Peel school board refuses to implement workplace vaccine mandate in Mississauga and Brampton
Published September 16, 2021 at 2:09 pm
When it comes to COVID-19 vaccine mandates for employees, local school boards have largely relied on guidance and regulations from the Ministry of Education.
In fact, it hadn’t been established that the boards even have the authority to unilaterally impose such a mandate.
That issue, however, was put to rest yesterday when the largest school board in the country, the Toronto District School Board, announced a strict mandate for teachers and staff with little wiggle room for exceptions and no negative-test mandate.
Colleen Russell-Rawlins, the TDSB director of education, said the board needed to weigh the safety of staff and students against people’s right to choose whether or not to get a potentially life-saving vaccine during a pandemic.
“While we recognize that deciding to be vaccinated is deeply personal, we have striven to balance acknowledging that fact with doing our utmost to ensure the health and safety of our students and staff,” said Russell-Rawlins.
“By reducing the number of positive COVID-19 cases introduced to our schools, we are better able to protect our school communities and ensure fewer disruptions to student learning and well-being.”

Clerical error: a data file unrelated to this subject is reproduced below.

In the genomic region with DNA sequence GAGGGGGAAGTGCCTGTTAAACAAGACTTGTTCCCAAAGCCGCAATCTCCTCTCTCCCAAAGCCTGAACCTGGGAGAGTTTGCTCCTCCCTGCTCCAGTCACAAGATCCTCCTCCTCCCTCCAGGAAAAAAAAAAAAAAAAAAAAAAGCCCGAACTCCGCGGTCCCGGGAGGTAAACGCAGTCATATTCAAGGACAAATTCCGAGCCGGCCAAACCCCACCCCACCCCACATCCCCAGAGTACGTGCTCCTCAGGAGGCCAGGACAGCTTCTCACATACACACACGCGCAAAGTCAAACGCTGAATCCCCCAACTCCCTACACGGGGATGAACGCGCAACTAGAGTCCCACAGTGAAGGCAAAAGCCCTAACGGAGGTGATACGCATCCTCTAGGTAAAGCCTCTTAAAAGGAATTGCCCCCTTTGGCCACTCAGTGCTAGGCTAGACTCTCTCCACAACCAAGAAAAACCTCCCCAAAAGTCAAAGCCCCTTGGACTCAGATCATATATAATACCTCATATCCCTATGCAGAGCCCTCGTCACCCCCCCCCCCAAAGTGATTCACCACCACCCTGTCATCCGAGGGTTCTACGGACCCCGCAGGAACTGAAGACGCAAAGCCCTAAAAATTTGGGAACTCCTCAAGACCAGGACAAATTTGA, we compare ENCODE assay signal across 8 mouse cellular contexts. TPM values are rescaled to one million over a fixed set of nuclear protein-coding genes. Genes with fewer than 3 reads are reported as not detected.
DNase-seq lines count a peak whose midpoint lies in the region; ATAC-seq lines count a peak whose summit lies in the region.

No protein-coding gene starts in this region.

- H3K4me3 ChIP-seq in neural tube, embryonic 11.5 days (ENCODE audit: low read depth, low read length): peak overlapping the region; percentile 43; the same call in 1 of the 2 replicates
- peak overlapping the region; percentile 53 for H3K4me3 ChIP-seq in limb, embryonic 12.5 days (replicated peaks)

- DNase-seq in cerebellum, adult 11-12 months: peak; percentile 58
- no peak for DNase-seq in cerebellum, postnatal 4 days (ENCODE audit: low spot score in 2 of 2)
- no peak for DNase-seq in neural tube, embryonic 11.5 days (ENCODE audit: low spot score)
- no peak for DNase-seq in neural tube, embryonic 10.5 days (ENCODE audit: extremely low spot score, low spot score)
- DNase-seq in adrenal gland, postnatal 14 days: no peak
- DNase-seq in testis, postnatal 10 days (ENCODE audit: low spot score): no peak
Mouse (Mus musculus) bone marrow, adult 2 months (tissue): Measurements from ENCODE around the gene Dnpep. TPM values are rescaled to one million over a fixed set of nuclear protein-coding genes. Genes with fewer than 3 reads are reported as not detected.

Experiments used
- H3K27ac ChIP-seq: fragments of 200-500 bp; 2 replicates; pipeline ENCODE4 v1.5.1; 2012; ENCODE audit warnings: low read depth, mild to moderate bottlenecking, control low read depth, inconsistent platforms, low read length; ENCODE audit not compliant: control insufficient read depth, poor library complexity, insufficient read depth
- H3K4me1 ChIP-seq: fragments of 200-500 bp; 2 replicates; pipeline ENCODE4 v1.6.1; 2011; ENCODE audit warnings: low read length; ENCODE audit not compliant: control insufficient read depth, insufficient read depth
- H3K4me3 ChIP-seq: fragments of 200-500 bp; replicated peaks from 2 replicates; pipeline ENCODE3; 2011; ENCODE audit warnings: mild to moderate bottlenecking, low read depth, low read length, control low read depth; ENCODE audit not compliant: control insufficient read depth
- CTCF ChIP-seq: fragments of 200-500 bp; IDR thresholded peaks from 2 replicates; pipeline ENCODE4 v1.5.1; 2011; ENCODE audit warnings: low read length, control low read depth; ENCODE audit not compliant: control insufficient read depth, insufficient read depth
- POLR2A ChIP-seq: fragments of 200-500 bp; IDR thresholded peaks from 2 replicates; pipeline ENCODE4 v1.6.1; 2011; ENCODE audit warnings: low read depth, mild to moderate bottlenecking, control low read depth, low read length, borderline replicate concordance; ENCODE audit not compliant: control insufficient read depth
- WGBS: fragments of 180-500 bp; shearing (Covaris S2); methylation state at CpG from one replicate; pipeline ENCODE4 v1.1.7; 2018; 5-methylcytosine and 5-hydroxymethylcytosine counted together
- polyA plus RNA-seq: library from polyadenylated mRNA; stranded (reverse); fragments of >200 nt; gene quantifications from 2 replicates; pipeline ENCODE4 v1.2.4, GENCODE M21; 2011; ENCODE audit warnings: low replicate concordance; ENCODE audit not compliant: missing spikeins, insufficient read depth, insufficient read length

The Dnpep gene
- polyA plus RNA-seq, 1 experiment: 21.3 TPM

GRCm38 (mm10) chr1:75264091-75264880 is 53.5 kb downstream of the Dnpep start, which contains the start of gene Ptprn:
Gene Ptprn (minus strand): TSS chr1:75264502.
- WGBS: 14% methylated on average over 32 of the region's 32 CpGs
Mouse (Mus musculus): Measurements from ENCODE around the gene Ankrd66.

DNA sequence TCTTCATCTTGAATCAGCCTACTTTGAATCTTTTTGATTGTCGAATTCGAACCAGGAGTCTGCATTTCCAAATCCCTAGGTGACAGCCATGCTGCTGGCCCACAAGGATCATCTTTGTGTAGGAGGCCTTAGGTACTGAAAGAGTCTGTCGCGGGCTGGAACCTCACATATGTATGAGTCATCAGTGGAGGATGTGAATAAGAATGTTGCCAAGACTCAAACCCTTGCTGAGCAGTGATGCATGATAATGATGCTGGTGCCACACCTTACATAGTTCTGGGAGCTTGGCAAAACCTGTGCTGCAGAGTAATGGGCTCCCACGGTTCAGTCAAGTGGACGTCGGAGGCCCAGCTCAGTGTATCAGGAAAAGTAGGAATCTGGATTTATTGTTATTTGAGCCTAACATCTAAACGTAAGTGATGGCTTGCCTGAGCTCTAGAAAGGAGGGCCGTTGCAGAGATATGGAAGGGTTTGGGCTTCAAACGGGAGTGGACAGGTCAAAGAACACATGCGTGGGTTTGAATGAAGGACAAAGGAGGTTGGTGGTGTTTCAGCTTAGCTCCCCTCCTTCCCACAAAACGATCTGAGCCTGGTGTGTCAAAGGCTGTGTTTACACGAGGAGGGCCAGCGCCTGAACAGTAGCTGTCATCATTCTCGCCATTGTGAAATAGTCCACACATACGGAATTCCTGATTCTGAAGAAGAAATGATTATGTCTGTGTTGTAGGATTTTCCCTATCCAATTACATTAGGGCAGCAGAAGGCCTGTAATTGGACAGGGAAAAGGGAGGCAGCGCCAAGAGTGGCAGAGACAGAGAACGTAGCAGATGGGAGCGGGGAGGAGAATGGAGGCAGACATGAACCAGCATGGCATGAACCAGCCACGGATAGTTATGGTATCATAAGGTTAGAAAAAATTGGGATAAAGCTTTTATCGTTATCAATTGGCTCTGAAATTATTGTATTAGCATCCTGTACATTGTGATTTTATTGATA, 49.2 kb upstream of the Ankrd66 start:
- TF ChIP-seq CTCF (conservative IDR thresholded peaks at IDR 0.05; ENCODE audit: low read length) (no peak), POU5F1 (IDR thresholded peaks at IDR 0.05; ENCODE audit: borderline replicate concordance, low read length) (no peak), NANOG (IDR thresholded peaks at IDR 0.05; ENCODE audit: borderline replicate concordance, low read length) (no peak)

When contacted by Insauga.com, the Peel District School Board, the second largest board in the country, said they had no intention of instituting their own.
“The Peel District School Board is following the direction of the Ministry of Education, which requires that the school board implements public health protocols pursuant to provincial requirements, and the school board is following the guidance of Peel Public Health, which includes, but isn’t limited to, screening requirements, the use of masks, cohorting of classes, physical distancing, and sanitation protocols,” said a release from the board’s communication department.
The board said getting a vaccine is personal and voluntary and they won’t mandate one for teachers and staff, despite contact with students under the age of 12, who are not yet eligible to receive their own vaccination, at the elementary level.insauga's Editorial Standards and Policies